In fact, I know some people who’s children are over 10 and have yet to be able to master it. It’s not from a lack of trying, it’s just not in them yet to be able to coordinate all of the body parts at once that it requires to get the bicycle moving.

In my case, I had another issue on top of all of that and that is Cameron’s size. You see, he was the size of an average 5 year old when he was 2. This meant that he was immediately too large to learn how to peddle a tricycle. He never had that first learning step because his legs were too long before he ever had the chance.

We got him a 2 wheeler with training wheels shortly after, so that he’d have a better chance at peddling something with his size but again, he was never able to get the concept.

This is where patience came in, and lots of it… over the span of 2 years.

Cameron got pretty frustrated a lot of the time, not wanting to try after failing at it for a few days… sometimes I even had to fight with him to get him outside to try. But we just kept at it a little here, a little there…

Now Cameron is just 1 week shy of turning 5 years old and after a lot of trying and trying and trying… he can ride! Granted, he puts his feet on the front tire to stop and he doesn’t turn yet… but he has the basics down and for me, that’s the biggest hurdle.

Keep in mind that he’s now the just about 5 and is the average size of an 8 year old… he looks pretty big on his bicycle now, but he can ride it and that’s the important part!

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Going Out For Dinner With Autism

If you’ve ever wanted a challenge in your life, try bringing an Autistic child out for dinner some time. I’m not saying that it’s so difficult that we’ll never do it again, because we do still go out from time to time… but it can be a bigger challenge than you might imagine.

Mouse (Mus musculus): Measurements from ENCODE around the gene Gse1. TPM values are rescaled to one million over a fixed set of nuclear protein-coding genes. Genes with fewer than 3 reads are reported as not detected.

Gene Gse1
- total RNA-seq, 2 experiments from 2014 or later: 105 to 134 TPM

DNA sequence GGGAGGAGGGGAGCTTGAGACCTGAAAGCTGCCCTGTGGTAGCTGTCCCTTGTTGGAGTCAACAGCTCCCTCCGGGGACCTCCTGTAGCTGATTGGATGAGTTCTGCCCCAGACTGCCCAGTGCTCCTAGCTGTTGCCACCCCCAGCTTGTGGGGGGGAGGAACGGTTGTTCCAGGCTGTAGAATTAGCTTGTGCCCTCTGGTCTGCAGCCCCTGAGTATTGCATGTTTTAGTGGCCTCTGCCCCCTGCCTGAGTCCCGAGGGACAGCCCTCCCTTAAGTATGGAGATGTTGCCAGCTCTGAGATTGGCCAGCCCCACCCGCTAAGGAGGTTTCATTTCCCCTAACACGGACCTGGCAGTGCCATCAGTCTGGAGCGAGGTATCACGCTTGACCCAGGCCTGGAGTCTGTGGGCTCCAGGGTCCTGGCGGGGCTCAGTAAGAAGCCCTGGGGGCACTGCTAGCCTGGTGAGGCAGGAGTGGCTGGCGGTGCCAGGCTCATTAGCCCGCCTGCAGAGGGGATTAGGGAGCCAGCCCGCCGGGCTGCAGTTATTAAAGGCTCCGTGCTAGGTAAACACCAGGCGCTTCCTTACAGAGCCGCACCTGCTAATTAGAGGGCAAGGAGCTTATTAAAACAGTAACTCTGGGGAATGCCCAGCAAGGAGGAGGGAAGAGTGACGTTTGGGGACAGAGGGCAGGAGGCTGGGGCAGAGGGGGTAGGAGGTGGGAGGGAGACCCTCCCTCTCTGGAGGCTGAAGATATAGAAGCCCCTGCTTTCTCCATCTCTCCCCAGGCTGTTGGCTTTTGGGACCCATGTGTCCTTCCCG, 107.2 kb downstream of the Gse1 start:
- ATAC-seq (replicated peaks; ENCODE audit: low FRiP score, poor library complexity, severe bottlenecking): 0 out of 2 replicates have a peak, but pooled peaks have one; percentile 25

First of all, you have the sensory issues to deal with… restaurants can have a lot of noises going on, especially if busy, they don’t have the best lighting most of the time, smells all around you and then… there’s the food. 99% of everything I find on every menu… my son simply will not eat. It’s not a matter of whether or not he can, he just won’t. Taste and texture issues prevent him from eating any meats (including fish and chicken), most veggies, most fruits and so on.

Now that we have 99% of all foods excluded from his diet, let’s talk about… his diet. My son is on a gluten free diet because when he eats it… he becomes a monster for the next 3 days. That sounds harsh but quite literally, eating some gluten will result in him becoming totally violent, completely uncoordinated, very difficult to communicate with and completely unwilling to listen or do what we ask of him. So, the few things that he would be willing to eat at the restaurant such as pasta or a grilled cheese sandwich are completely off limits. There’s no way we’ll put him through it or go through it ourselves.

Finally, there’s the tantrums… all of the sensory issues and food issues put together on top of a general uneasy/uncomfortable feeling that comes with being Autistic in public can add up to a complete and total meltdown right there in front of everyone. We’ve been there and had the glares from the people around us as we try to reel in our child back to a volume that’s a little less disruptive.